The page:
Some students are still struggling with the financial burden COVID-19 has put on them, according to Gurjinder Singh Lehal, University of Regina Students' Union (URSU) president.
Lehal himself is an international student, so he pays thousands of dollars more tuition than a domestic student. He and other international students he knows couldn't apply for the Canada Emergency Response Benefit (CERB) and couldn't necessarily get summer jobs this year, an income he said a lot of people rely on during the school year.
Lehal said the union is trying to do their part to ease that financial strain, but it's hard. They do what they can with events like their URSU Cares Pantry, which functions like a food bank, and a small bursary students can apply for.
"Everybody is predicting more mental health problems for the next year," he said Tuesday on CBC Radio's The Morning Edition.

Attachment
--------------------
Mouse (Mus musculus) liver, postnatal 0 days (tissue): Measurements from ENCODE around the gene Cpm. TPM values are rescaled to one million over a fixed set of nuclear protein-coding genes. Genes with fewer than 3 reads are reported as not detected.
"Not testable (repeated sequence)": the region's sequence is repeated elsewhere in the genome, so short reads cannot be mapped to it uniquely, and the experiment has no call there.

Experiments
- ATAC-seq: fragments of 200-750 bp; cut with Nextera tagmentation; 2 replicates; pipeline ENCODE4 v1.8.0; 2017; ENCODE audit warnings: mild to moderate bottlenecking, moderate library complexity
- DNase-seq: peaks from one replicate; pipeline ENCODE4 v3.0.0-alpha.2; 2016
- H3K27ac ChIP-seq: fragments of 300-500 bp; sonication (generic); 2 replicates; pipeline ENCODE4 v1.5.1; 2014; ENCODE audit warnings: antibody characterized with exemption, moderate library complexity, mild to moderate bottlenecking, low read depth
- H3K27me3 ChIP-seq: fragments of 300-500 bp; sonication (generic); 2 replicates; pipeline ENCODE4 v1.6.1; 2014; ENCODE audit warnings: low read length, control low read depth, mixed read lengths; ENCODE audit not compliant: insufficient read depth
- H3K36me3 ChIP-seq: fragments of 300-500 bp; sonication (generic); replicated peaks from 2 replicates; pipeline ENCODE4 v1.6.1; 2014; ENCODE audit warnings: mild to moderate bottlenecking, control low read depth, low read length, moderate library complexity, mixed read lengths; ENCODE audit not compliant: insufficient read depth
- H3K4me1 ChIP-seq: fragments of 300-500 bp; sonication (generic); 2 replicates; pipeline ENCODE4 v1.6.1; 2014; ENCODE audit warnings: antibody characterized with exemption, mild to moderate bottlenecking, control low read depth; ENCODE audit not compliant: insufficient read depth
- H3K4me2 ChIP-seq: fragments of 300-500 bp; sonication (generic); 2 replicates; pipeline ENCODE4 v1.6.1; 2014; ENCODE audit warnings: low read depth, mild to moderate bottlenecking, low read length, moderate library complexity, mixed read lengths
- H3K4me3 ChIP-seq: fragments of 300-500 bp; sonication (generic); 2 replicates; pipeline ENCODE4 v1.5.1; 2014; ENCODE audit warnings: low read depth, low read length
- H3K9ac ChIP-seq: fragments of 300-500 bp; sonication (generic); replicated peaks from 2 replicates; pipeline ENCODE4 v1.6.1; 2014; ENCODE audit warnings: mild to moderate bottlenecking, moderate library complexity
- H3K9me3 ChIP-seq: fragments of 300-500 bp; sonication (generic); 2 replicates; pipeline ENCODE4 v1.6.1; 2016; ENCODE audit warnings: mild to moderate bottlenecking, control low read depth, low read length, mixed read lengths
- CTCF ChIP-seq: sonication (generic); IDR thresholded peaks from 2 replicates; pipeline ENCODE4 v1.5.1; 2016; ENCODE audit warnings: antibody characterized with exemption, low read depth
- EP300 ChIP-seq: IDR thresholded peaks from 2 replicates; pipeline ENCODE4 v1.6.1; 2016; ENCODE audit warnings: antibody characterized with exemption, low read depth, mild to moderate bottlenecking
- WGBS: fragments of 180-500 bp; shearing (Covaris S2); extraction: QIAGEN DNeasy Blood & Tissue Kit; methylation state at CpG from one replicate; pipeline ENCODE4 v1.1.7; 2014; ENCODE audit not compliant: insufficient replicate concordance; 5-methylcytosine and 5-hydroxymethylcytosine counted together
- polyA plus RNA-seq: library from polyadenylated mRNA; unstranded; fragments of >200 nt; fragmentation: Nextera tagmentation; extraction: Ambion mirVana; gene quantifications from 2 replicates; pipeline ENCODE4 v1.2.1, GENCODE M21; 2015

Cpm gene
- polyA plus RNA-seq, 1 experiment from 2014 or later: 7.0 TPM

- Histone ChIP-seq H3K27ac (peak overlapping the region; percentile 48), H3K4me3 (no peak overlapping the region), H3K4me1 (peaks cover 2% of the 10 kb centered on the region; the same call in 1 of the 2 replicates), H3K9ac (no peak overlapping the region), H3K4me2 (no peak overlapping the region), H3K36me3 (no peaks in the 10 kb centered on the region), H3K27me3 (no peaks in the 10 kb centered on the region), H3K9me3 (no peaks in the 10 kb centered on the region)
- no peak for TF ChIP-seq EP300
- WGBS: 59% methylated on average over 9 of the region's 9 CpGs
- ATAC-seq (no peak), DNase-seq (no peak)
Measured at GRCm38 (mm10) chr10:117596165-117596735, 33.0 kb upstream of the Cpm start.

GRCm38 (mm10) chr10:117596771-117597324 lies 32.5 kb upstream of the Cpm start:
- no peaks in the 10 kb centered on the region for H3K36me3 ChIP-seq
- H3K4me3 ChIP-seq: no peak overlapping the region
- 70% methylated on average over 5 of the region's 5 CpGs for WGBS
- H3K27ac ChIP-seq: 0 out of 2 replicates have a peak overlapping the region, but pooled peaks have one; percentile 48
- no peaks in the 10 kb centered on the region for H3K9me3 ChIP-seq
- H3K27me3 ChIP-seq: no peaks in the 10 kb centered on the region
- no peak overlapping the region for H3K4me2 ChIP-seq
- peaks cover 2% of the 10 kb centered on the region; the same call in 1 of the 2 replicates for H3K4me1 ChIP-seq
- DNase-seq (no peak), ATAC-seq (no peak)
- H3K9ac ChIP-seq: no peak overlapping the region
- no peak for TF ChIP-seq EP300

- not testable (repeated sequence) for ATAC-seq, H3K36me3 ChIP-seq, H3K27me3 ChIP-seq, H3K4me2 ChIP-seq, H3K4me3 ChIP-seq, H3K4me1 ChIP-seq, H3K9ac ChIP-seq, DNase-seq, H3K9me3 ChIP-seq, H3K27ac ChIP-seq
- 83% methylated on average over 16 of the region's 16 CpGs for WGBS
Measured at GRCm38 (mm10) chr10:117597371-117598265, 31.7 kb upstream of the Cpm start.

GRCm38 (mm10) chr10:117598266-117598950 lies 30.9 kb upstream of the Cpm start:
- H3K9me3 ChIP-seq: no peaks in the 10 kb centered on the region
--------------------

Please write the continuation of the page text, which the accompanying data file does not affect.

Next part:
"It will surely be adding to it more because of more pressure on the studies and you do isolation with online classes so it's really difficult."
In the past, Lehal said he could rely on his family for help with tuition. But his family is affected by COVID-19 too.
"It's hard when everywhere, the problem is [the] same," he said.
Lehal said he hopes whoever is in government at the end of the month prioritizes students and helping them recover. He called for more funding from the province for university students, and for the federal government to extend their federal loan repayment freeze, which ended Oct. 1.
"Students are the future of tomorrow right? Throwing everything on the students, they have to manage everything," he said.